The right to move freely from State to State is an incident of national citizenship protected by the privileges and immunities clause of the Fourteenth Amendment against state interference. Mr. Justice Moody, in Twining v. New Jersey, 211 U. S. 78, 211 U. S. 97, stated,
"Privileges and immunities of citizens of the United States . . . are only such as arise out of the nature and essential character of the National Government, or are specifically granted or secured to all citizens or persons by the Constitution of the United States."
And he went on to state that one of those rights of national citizenship was "the right to pass freely from State to State." Id., p. 211 U. S. 97. Now it is apparent that this right is not specifically granted by the Constitution. Yet, before the Fourteenth Amendment, it was recognized as a right fundamental to the national character of our Federal government. It was so decided in 1867 by Crandall v. Nevada, 6 Wall. 35. In that case, this Court struck down a Nevada tax "upon every person leaving the State" by common carrier. Mr. Justice Miller, writing for the Court, held that the right to move freely throughout the nation was a right of national citizenship. That the right was implied did not make it any the less "guaranteed" by the Constitution. Id., p. 73 U. S. 47. To be sure, he emphasized that the Nevada statute would obstruct the right of a citizen to travel to the seat of his national government or its offices throughout the country. And see United States v. Wheeler, 254 U. S. 281, 254 U. S. 299. But there is not a shred of evidence in the record of the Crandall case that the persons there involved were en route on any such mission any more than it appears in this case that Duncan entered California to interview some federal agency. The point which Mr. Justice Miller made was merely in illustration of the damage and havoc which would ensue if the States had the power to prevent the free movement of citizens from one State to another.
"We are all citizens of the United States, and, as members of the same community, must have the right to pass and repass through every part of it without interruption, as freely as in our own States."
Hence, the dictum in United States v. Wheeler, supra, p. 254 U. S. 299, which attempts to limit the Crandall case to a holding that the statute in question directly burdened "the performance by the United States of its governmental functions" and limited the "rights of the citizens growing out of such functions," does not bear analysis.
So, when the Fourteenth Amendment was adopted in 1868, it had been squarely and authoritatively settled that the right to move freely from State to State was a right of national citizenship. As such, it was protected by the privileges and immunities clause of the Fourteenth Amendment against state interference. Slaughter House Cases, 16 Wall. 36, 83 U. S. 74, 83 U. S. 79. In the latter case, Mr. Justice Miller recognized that it was so "protected by implied guarantees" of the Constitution. Id., p. 83 U. S. 79. That was also acknowledged in Twining v. New Jersey, supra. And Chief Justice Fuller, in Williams v. Fears, 179 U. S. 270, 179 U. S. 274, stated:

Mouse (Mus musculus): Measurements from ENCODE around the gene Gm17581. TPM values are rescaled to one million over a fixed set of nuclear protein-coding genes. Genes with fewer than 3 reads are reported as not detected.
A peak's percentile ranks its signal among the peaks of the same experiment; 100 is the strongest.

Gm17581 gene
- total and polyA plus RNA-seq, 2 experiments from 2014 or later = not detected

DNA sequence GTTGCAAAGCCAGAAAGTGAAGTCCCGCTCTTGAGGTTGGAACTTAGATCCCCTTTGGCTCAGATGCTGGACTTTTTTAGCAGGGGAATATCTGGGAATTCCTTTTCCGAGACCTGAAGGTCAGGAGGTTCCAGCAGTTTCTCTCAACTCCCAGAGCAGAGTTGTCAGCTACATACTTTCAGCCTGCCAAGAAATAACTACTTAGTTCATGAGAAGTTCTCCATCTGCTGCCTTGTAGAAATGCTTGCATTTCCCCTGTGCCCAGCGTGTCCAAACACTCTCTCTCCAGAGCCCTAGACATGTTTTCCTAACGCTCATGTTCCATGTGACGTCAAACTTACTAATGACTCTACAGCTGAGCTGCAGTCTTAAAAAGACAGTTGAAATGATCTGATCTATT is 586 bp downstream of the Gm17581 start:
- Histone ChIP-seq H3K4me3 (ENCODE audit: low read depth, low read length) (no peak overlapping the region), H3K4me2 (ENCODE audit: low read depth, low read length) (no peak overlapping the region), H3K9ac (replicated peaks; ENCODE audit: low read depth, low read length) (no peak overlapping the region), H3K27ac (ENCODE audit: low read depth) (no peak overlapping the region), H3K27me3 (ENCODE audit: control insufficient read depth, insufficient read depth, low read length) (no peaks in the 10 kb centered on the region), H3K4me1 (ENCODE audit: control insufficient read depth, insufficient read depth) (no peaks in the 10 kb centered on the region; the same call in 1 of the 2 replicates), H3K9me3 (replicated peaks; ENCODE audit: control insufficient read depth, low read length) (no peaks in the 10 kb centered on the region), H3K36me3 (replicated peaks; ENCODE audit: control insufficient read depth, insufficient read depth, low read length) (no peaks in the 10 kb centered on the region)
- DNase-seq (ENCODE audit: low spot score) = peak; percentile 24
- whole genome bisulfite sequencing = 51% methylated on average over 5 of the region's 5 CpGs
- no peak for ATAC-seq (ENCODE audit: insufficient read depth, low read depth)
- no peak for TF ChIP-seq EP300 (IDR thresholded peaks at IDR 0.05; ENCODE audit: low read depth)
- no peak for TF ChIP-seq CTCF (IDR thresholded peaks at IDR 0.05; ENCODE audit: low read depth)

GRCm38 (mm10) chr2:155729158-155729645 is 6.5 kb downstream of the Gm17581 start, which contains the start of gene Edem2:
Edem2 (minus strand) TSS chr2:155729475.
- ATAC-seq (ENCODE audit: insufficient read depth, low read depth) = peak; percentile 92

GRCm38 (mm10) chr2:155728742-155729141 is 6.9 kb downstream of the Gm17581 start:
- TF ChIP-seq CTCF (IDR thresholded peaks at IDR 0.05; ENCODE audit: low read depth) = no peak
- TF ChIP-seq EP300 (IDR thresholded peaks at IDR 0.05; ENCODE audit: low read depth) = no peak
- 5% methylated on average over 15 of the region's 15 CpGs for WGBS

"Undoubtedly, the right of locomotion, the right to remove from one place to another according to inclination, is an attribute of personal liberty, and the right, ordinarily, of free transit from or through the territory of any State is a right secured by the Fourteenth Amendment and by other provisions of the Constitution."
In the face of this history, I cannot accede to the suggestion (Helson & Randolph v. Kentucky, 279 U. S. 245, 279 U. S. 251; Colgate v. Harvey, 296 U. S. 404, 296 U. S. 444) that the commerce clause is the appropriate explanation of Crandall v. Nevada, supra. Two of the Justices in that case expressly
put the decision on the commerce clause; the others put it on the broader ground of rights of national citizenship, Mr. Justice Miller stating that "we do not concede that the question before us is to be determined" by the commerce clause. Id., p. 73 U. S. 43. On that broader ground, it should continue to rest.
To be sure, there are expressions in the cases that this right of free movement of persons is an incident of state citizenship protected against discriminatory state action by Art. IV, § 2 of the Constitution. Corfield v. Coryell, 4 Wash. C.C. 371, 381; Paul v. Virginia, 8 Wall. 168, 75 U. S. 180; Ward v. Maryland, 12 Wall. 418, 79 U. S. 430; United States v. Wheeler, supra, pp. 79 U. S. 298-299. Under the dicta of those cases, the statute in the instant case would not survive, since California is curtailing only the free movement of indigents who are nonresidents of that State. But the thrust of the Crandall case is deeper. Mr. Justice Miller adverted to Corfield v. Coryell, Paul v. Virginia, and Ward v. Maryland when he stated in the Slaughter House Cases that the right protected by the Crandall case was a right of national citizenship arising from the "implied guarantees" of the Constitution. 16 Wall. at pp. 83 U. S. 75-79. But his failure to classify that right as one of state citizenship protected solely by Art. IV, § 2, underscores his view that the free movement of persons throughout this nation was a right of national citizenship. It likewise emphasizes that Art. IV, § 2, whatever its reach, is primarily concerned with the incidents of residence (the matter involved in United States v. Wheeler, supra) and the exercise of rights within a State, so that a citizen of one State is not in a "condition of alienage when he is within or when he removes to another State." Blake v. McClung, 172 U. S. 239, 172 U. S. 256. Furthermore, Art. IV, § 2, cannot explain the Crandall decision. The statute in that case applied to citizens of Nevada as well as to citizens of